What would become of the various grants usually received in the water sector from international donors ?

Are the investors, government have in mind, to invest in the water sector indigenous or expatriate ?

Will the public outcry of the poor performances of the Power Distribution companies, be the same when it comes to the water sector ? If not, then government ought to give Nigerians the strategies it would apply in the water sector privatization.

The Nigerian factor in handling the affairs concerning the welfare of our teeming population has always been a case of woes and deterioration because water is even more crucial than electricity.

If our failures in managing Millennium Envelopment Goals (MDGs) and Sustainable Development Goals(SDGs) are anything to go by, then the Federal Government must look inwards using the SWOT analysis in both government and the Ministries,Departments and Agencies, to effect sanity, sincerity, patriotism and high efficiency for productive end for the sector.

We have our areas of strength in terms of natural resources and expertise, even if they are not adequate, which may be our areas of weaknesses. Government must be read to fill the gap. Our areas of opportunities are very many, from government resources to that of international aid and interventions.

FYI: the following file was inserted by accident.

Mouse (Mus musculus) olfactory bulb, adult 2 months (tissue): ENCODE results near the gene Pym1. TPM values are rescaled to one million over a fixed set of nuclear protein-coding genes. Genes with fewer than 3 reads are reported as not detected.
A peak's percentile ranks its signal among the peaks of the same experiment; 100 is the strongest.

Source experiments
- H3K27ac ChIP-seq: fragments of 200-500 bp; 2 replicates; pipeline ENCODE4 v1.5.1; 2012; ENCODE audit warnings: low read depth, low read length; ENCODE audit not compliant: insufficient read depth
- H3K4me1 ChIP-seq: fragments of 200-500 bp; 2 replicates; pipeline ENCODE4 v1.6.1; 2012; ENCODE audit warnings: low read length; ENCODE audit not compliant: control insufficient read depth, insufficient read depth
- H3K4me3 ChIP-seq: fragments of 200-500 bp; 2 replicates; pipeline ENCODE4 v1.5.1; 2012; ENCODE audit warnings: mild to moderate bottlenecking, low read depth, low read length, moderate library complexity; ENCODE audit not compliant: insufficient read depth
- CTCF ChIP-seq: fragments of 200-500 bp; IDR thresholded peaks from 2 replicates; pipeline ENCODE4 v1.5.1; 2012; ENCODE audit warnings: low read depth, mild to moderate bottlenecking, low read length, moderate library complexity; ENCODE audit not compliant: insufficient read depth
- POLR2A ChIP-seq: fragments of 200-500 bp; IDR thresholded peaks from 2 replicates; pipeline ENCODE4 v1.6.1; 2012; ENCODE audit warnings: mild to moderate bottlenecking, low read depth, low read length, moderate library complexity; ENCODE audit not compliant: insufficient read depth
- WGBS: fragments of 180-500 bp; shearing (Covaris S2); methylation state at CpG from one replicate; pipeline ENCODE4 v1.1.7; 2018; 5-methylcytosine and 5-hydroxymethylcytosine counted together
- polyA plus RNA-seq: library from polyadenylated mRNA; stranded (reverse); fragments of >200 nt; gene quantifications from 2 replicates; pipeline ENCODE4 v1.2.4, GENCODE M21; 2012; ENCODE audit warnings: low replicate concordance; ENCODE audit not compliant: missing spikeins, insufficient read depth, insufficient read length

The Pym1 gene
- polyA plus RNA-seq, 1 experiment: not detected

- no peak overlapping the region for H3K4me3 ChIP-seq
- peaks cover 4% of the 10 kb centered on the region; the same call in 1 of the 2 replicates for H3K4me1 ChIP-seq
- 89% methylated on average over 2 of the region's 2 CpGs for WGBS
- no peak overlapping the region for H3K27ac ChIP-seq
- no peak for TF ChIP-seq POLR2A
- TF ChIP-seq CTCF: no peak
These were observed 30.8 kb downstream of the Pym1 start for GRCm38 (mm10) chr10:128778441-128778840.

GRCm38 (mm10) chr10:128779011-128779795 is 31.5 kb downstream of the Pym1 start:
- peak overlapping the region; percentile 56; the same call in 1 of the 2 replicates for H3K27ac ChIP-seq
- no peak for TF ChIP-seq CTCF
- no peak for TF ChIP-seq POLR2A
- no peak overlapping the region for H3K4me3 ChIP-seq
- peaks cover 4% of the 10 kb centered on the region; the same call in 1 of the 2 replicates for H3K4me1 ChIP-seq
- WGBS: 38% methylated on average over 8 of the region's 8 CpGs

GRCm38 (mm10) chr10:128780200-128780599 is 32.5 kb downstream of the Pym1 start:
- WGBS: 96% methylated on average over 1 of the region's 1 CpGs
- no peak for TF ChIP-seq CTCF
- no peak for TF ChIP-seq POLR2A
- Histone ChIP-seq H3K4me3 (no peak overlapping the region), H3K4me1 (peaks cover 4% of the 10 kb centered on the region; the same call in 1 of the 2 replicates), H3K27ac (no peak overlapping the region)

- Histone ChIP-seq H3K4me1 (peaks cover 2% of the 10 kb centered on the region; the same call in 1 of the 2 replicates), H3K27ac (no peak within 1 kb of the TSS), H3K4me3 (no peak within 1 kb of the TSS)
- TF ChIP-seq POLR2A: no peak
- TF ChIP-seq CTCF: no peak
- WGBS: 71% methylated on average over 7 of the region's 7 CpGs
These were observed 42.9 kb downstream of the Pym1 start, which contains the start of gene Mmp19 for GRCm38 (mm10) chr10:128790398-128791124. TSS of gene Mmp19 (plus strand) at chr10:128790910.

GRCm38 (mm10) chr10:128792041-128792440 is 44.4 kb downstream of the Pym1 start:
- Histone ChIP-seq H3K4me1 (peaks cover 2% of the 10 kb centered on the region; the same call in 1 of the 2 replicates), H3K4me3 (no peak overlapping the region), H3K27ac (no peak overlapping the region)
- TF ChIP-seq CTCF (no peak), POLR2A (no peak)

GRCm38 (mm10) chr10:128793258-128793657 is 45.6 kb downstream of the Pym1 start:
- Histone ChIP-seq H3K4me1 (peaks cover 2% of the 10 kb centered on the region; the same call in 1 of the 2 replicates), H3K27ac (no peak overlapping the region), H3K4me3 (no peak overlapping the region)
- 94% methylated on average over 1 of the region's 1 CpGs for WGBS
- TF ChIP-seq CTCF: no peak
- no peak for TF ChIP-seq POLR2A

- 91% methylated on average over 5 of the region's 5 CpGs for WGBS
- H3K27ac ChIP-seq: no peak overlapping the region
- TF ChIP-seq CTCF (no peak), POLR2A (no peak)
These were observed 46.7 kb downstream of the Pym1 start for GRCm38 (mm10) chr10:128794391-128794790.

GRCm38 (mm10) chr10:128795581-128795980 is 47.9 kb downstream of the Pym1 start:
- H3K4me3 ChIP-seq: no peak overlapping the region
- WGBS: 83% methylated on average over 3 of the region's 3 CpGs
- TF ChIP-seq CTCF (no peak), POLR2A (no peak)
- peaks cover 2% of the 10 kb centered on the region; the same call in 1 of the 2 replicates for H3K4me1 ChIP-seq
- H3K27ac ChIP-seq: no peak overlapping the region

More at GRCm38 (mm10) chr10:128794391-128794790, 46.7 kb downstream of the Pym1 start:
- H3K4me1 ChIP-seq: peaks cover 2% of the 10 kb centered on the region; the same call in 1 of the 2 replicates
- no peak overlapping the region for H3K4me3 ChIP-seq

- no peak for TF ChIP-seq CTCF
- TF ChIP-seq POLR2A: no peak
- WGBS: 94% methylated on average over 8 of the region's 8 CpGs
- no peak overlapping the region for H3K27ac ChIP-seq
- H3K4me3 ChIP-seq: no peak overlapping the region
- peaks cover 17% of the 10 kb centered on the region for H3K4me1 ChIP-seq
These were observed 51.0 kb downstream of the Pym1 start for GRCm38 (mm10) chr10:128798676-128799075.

Our areas of threat is the culture of corruption and weak sanctioning system which government must pay particular attention to, to be able to break even in achieving the needful.

If government is unable to identify and fix all possible loopholes responsible for our inaction, then the crop of people who are there are not qualified to be there.

Government must muster the muscle of political will on the issue of the provision of potable water through our various water works and others that must be built without over relying on sinking of bore holes.

Nigerians, generally, deserve to be served by their government, which must see governance as service rather than been a source for self enrichment.


Nigeria Governance Prof. Sabitu Olagoke Water Privatization